On CPR's April 29, 2020, webinar, participants will hear from leading experts on pandemics, public health, and climate change, as part of our series of Climate Justice webinars. Dr. Monica Schoch-Spana is an expert in epidemic and disaster management, with decades of experience advising federal, state, and local officials on health security. Dr. Aaron Bernstein brings experience as a pediatrician on the front lines and cutting-edge expertise on the intersection of public health and climate change. Finally, seasoned environmental lawyer and CPR Member Scholar Daniel Farber offers expertise in legal and policy tools, such as the Stafford Act, that may be used to help protect vulnerable communities from bearing the greatest burden of the pandemic.
In the Boston Globe, Shalanda Baker and colleagues write that "The announcement that Carney Hospital in Dorchester would become the country’s first dedicated COVID-19 hospital was largely hailed as a welcome expansion of hospital capacity in response to the outbreak. This hospital normally serves as a safety net for low-income residents in Dorchester.... Although it is unclear whether [this and similar hospital sitings] put the surrounding communities at greater risk of infection, they follow a broader pattern emerging in COVID-19 hot spots. As New York, Boston, and other jurisdictions decide where to erect makeshift hospitals, stakeholders must remain vigilant regarding this pattern of burdening low-income communities and communities of color. This oversight is especially needed in the case of for-profit entities.
In April 2020, the U.S. Supreme Court's ruled in favor of Hawaiian environmentalists who had waged a 12-year battle to ensure that sewage discharged into the Pacific Ocean via groundwater was subject to a Clean Water Act permit. CPR’s Member Scholars played important roles in convincing the Justices that we need a more scientifically relevant conception of the Clean Water Act’s coverage, and they joined key participants in the litigation in a May 28, 2020, webinar on the topic.
Writing in The Advocate (Baton Rouge and New Orleans), Member Scholar Karen Sokol observes that, " During the pandemic, the [energy] industry is using its 'critical infrastructure' status to further accelerate its polluting activities. The industry asked the Trump administration for an indefinite suspension of its obligations to comply with basic environmental and public health protections even though communities near polluting facilities have suffered higher death rates from COVID-19. The administration responded quickly, depriving communities of these vital safeguards with no clear date for reinstating them."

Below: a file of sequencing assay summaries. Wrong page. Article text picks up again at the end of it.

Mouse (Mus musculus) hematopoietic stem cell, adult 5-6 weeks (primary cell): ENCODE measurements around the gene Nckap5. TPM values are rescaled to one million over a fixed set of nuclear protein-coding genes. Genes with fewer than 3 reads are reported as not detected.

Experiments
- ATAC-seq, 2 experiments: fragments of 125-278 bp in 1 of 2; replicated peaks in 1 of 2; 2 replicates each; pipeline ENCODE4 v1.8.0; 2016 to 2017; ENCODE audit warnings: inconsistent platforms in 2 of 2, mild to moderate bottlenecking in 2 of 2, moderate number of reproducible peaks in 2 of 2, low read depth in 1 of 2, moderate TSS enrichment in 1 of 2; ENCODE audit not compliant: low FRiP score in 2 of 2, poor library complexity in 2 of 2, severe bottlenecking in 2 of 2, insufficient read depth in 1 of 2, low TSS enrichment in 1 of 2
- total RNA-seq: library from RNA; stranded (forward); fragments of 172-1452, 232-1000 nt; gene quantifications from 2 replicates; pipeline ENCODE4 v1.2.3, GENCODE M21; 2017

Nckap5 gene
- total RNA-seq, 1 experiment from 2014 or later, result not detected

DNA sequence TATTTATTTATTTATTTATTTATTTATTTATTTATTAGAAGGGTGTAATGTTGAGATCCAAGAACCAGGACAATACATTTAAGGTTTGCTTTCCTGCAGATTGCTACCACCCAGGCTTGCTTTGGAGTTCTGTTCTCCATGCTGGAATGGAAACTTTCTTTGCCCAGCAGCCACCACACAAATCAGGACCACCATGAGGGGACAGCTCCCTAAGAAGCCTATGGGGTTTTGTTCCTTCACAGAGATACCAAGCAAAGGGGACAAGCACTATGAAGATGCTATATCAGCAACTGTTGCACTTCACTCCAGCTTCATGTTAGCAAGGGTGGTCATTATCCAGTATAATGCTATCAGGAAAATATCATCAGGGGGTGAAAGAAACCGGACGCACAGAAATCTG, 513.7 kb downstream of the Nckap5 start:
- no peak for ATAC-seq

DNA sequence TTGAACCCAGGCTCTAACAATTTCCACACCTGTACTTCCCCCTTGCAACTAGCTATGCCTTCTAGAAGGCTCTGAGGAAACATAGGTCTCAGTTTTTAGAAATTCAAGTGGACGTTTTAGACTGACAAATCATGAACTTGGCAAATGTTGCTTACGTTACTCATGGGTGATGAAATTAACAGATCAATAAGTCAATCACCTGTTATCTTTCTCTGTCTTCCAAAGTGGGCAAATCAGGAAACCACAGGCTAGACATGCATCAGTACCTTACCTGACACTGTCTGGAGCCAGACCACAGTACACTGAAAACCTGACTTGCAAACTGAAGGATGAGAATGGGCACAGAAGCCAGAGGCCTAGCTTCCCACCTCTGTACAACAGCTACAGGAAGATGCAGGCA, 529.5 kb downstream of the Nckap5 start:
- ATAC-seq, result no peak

Read a fact sheet from CPR, Fair Farms, Sentinels of Eastern Shore Health, and the Sussex Health and Environmental Network prepared for a hearing of the Environment and Climate Change Subcommittee of the U.S. House Energy & Commerce Committee. The hearing focused on the environmental justice impacts of COVID-19 on the Delmarva Peninsula.
Writing in the South Florida Sun-Sentinel, CPR's Joel Mintz connects the dots between the Trump administration's mishandling of the coronavirus pandemic, its efforts to undercut health care policy, and its attacks on environmental safeguards.
Writing for Just Security Rebecca Bratspies discusses efforts by Senate Republicans to amend the law to allow lawsuits against China related to the spread of the coronavirus, noting that conservatives have in the past been generally hostile to tort litigation in the past. She goes on to discuss the implications of the Trail Smelter Arbitration between Canada and the United States as it relates to coronavirus disputes.
CPR joined with other members of the Chespeake Accountability Project, urging the Maryland Department of the Environment to gather and share information about polluters' alleged inability to comply with permit requirements because of the coronavirus pandemic, and to ensure strong whistleblower protections.
In May 2020, CPR joined with other organizations from the Chesapeake Accountability Project in a letter to Maryland Secretary of the Environment Ben Grumbles urging increased transparency during the pandemic. Having received no response, the group wrote again to urge that all compliance waivers granted/denied & claims of force majeure related to COVID-19 be made public. The letter also reiterates the importance of MDE providing strong and clear notice to permit holders of its expectations during the pandemic.